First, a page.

Peer-mentoring groups can be an important resource for women faculty seeking to attain balance (or at least satisfaction) between their work and family lives. We have a very active mid-career peer mentoring group, which frequently addresses many of these topics.
We recently came across Janet D. Stemwedel’s post asking her community to identify blogs that, “give you a glimpse of the lives of people who are working out … how to combine a scientific career with a life outside of that career.” Not only is this an opportunity for faculty who may work in remote locations to find additional role models, but also for minorities in a department, including women, who may feel isolated.
Here is a list of ten blogs the respondents indicated give, “honest information about lived scientific lives that you hope a mentor would give.”
- Bitch PhD – written by feminist academic with regular guest bloggers
- Blue Lab Coats – written by a tenure-track faculty veterinarian and biologist
- DrugMonkey – advice from a biomedical perspective
- FemaleScienceProfessor – practical advice on career stages from a non-biomedical perspective
- Knowledge and Experience – Feminist Theory, Philosophy of Science, Environmental Philosophy
- Looking for Detachment – written by an exploration geologist
- Ms. Mentor - a Chronicle of Higher Ed advice column
- Prof in Training – written by second year biomedical assistant professor
- Prof-like Substance – written by science faculty member in the Northeast
- Zuska - written by an engineer/scientist/feminist
This past month, we worked with our internal evaluator to develop evaluation instruments for all participants of our Faculty Mentoring Program. This includes the One-to-One Faculty Mentoring Program as well as our Peer-Mentoring Groups.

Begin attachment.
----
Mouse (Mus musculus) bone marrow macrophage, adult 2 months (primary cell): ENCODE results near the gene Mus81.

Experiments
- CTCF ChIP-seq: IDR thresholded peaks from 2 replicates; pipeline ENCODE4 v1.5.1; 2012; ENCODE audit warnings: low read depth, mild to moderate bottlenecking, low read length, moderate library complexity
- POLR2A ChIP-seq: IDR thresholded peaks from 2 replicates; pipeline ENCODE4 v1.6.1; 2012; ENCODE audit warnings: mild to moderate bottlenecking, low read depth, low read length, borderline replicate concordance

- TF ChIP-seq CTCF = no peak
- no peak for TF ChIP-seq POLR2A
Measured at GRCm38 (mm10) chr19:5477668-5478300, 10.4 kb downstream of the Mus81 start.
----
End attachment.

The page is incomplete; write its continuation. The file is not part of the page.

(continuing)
Evaluation forms were distributed via email within the body of the email document and as an attachment, for those who wanted to print and return via campus mail. Below is a summary of our results:
We had a 53.1% (n=17) response rate among tenure-track faculty mentee participants, and a 66.7% (n=20) response rate from mentors. Of the mentors who responded to the survey, 90% were full professors and all of the mentees were assistant professors.
Tenure-track faculty were asked how successful their mentor was in helping them achieve their career-related goals. Fifty-percent (50%) of respondents indicated that their mentor was very or somewhat successful in this task. While many mentors indicated that it was still too early to tell, three-quarters (75%) of mentors believed their mentee was successful in achieving their career-related goals. Almost three-quarters (73.7%) of mentors indicated they worked with their mentee to set career-related goals.
Tenure-track mentee and mentor respondents identified the top three topics discussed by mentoring pairs as tenure and promotion, departmental dynamics, and research. A large majority (80%) of mentor respondents indicated they were satisfied with their mentoring relationship and 89% of mentors suggested they would continue meeting with their mentee after the conclusion of the academic year. Similar results were found among mentees. Over three-quarters (76.5%) of mentees were either very satisfied or satisfied with their mentoring relationship and 82.4% indicated they were likely to continue their mentoring relationship.
Mentees were asked additional questions regarding the quality of their mentor. Almost all respondents rated their mentor as either excellent or good when it came to being available and taking the initiative to make contact (82.4%). Many other mentees rated highly their mentors in terms of offering support (94.1% stated excellent or good), and offering guidance and advice (87.5%).